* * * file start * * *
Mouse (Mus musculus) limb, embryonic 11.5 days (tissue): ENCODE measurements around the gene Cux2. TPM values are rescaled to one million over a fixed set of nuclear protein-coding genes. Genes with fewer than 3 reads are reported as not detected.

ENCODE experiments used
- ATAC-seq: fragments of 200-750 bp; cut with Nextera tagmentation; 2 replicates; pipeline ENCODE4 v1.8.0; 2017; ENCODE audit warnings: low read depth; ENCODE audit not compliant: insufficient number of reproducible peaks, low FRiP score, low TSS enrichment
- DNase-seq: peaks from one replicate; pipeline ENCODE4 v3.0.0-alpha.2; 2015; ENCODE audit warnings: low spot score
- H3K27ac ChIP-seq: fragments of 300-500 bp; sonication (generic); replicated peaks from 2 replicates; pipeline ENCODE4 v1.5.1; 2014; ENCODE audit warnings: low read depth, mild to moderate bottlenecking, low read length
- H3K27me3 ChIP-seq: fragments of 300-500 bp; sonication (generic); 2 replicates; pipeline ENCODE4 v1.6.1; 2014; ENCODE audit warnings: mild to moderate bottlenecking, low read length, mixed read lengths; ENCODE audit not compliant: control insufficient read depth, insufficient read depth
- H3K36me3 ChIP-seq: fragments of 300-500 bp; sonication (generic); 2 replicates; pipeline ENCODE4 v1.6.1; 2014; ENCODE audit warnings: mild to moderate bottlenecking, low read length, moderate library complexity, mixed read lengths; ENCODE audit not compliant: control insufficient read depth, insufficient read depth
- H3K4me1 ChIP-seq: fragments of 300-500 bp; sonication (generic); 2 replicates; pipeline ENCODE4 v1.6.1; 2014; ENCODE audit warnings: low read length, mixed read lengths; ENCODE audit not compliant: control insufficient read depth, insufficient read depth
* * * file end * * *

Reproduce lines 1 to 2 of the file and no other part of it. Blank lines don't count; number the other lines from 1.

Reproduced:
Mouse (Mus musculus) limb, embryonic 11.5 days (tissue): ENCODE measurements around the gene Cux2. TPM values are rescaled to one million over a fixed set of nuclear protein-coding genes. Genes with fewer than 3 reads are reported as not detected.

ENCODE experiments used